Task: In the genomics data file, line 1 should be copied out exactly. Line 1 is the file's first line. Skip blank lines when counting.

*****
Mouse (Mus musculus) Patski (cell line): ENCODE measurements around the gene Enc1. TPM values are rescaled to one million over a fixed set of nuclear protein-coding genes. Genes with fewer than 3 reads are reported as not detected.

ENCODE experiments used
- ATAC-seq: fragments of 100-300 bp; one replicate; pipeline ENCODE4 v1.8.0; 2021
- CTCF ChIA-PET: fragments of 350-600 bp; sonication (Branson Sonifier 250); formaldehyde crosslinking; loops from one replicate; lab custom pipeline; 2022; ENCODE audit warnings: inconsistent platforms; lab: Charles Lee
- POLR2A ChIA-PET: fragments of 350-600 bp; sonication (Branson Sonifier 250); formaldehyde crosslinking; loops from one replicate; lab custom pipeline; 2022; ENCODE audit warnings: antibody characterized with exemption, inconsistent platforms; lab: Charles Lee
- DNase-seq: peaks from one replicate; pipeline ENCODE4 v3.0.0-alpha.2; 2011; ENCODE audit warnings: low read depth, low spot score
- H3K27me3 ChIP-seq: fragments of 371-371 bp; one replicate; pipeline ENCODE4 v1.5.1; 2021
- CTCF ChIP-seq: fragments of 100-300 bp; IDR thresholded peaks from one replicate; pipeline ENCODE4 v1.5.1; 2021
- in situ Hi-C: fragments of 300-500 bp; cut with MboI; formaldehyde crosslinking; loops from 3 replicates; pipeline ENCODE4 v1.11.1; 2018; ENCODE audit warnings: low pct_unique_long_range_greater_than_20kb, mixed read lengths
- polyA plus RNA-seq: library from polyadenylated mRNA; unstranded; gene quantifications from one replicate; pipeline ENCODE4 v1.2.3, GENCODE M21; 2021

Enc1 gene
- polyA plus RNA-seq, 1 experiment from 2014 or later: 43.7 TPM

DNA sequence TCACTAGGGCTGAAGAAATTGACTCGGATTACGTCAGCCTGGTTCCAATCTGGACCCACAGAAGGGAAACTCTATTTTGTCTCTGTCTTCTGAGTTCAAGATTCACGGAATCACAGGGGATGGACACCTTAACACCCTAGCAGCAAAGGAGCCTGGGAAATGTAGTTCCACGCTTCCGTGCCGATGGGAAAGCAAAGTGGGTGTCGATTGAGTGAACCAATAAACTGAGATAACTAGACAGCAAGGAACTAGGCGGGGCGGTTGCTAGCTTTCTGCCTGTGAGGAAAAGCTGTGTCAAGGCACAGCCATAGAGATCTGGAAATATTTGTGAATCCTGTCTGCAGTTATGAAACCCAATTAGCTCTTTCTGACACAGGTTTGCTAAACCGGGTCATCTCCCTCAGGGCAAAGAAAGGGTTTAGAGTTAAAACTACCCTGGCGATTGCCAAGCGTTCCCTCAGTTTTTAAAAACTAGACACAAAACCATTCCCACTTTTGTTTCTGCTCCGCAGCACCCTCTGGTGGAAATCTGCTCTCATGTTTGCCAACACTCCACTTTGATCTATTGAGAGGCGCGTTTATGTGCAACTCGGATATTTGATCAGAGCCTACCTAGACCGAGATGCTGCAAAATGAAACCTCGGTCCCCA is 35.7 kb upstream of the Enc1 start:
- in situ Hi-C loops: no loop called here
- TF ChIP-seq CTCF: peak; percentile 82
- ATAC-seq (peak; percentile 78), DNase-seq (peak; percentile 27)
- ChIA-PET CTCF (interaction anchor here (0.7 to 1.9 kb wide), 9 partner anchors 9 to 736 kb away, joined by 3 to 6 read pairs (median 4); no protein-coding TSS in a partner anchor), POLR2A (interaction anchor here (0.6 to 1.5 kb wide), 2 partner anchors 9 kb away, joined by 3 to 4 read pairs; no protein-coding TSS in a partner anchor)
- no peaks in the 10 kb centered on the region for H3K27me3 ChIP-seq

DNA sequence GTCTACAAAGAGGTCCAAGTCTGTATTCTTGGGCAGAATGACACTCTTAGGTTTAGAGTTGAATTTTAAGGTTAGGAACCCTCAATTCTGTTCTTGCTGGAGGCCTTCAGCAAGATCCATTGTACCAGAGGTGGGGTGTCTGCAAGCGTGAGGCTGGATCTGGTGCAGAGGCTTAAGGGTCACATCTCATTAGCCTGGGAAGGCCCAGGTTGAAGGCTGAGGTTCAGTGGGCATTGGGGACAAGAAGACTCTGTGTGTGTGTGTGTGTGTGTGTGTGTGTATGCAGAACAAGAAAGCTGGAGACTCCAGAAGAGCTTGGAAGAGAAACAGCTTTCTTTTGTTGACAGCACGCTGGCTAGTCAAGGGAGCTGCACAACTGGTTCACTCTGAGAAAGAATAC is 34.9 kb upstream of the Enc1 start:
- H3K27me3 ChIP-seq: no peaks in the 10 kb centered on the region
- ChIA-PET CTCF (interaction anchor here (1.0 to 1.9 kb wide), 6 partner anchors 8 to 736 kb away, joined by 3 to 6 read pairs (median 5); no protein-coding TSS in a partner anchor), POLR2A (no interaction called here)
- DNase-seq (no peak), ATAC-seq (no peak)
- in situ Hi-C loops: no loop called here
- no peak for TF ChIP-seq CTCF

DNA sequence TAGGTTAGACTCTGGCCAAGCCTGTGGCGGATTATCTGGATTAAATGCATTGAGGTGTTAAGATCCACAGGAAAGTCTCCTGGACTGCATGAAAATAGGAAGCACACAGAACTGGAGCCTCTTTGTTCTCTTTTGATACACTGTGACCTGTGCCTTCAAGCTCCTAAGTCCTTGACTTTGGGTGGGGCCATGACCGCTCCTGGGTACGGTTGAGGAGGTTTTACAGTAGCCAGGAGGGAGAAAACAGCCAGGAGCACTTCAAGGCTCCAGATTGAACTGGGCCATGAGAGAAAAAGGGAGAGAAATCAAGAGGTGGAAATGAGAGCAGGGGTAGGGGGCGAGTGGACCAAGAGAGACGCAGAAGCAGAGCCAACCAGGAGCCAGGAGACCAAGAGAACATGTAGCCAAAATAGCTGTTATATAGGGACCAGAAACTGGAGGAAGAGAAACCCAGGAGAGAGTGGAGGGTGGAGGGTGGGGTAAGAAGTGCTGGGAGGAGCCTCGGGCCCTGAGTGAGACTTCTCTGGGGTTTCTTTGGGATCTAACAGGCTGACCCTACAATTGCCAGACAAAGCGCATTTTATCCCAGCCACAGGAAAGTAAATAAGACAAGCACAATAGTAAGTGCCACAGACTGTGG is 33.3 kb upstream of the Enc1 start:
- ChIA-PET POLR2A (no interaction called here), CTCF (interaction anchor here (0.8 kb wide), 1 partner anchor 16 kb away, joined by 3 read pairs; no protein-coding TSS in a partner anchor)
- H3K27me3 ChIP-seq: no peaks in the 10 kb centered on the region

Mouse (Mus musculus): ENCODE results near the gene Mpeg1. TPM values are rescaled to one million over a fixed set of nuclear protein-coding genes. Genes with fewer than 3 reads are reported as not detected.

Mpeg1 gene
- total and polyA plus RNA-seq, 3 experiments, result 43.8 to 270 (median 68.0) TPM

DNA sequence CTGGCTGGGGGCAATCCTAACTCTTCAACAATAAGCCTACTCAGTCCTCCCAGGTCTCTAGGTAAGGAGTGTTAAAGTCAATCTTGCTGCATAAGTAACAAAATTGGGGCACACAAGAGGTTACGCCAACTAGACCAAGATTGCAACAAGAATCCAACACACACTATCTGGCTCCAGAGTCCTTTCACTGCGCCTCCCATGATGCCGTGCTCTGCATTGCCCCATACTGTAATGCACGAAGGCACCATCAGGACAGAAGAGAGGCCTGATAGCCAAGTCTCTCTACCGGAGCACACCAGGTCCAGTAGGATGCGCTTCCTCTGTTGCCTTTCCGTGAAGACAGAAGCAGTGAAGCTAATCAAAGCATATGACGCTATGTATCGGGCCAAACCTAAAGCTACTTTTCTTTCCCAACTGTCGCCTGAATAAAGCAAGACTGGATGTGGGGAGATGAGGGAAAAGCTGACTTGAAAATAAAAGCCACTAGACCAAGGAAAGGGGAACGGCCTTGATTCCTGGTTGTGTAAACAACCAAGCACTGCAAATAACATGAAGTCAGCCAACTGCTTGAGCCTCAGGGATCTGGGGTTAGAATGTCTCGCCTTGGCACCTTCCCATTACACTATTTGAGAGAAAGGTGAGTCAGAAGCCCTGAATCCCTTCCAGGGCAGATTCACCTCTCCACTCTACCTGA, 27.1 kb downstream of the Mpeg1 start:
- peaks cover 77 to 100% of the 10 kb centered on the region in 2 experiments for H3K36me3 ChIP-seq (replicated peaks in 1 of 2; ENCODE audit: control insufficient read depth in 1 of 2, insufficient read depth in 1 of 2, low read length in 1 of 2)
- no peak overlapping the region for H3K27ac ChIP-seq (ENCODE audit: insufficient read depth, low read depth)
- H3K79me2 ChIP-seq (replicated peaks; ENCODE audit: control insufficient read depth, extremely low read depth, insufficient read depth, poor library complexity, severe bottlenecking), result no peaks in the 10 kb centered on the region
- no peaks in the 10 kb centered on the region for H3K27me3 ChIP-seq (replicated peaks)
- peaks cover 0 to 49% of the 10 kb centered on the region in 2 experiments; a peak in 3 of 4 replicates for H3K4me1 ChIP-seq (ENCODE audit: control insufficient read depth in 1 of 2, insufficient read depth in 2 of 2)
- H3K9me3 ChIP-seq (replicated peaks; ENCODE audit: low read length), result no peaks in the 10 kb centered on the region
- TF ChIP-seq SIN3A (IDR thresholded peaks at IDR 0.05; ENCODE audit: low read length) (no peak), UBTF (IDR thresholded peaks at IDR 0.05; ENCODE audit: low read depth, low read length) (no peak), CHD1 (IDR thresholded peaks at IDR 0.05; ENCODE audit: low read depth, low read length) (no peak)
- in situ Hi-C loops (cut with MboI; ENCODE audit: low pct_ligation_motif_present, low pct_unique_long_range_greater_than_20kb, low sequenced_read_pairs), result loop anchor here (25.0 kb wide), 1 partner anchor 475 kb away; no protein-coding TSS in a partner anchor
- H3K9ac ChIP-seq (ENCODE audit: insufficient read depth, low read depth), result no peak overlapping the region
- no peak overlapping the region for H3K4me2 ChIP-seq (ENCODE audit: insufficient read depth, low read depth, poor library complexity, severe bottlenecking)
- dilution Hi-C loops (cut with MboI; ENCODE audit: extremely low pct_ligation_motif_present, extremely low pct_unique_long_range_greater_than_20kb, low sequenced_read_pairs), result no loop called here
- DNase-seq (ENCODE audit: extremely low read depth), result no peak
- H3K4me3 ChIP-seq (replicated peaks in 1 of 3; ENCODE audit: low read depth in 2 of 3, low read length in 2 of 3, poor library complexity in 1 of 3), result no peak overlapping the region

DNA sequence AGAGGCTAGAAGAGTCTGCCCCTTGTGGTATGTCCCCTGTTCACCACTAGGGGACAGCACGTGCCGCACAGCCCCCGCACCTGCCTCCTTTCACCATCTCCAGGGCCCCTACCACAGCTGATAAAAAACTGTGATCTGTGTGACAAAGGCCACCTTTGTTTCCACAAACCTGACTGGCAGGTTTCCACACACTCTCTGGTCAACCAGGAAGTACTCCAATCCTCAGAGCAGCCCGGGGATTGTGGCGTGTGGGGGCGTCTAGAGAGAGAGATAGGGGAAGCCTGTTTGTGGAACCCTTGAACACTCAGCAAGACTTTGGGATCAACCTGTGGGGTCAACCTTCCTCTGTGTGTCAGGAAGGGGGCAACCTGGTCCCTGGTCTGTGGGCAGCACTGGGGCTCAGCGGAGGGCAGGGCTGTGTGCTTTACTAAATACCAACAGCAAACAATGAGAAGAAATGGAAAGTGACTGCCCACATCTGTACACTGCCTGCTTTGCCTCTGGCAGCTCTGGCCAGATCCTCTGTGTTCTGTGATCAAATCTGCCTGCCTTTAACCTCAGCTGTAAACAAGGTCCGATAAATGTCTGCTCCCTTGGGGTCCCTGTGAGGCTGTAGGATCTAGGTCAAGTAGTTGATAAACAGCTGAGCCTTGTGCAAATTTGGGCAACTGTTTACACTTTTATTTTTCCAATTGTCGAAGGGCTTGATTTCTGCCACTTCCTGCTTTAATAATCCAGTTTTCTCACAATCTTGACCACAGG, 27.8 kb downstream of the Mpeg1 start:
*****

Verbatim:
Mouse (Mus musculus) Patski (cell line): ENCODE measurements around the gene Enc1. TPM values are rescaled to one million over a fixed set of nuclear protein-coding genes. Genes with fewer than 3 reads are reported as not detected.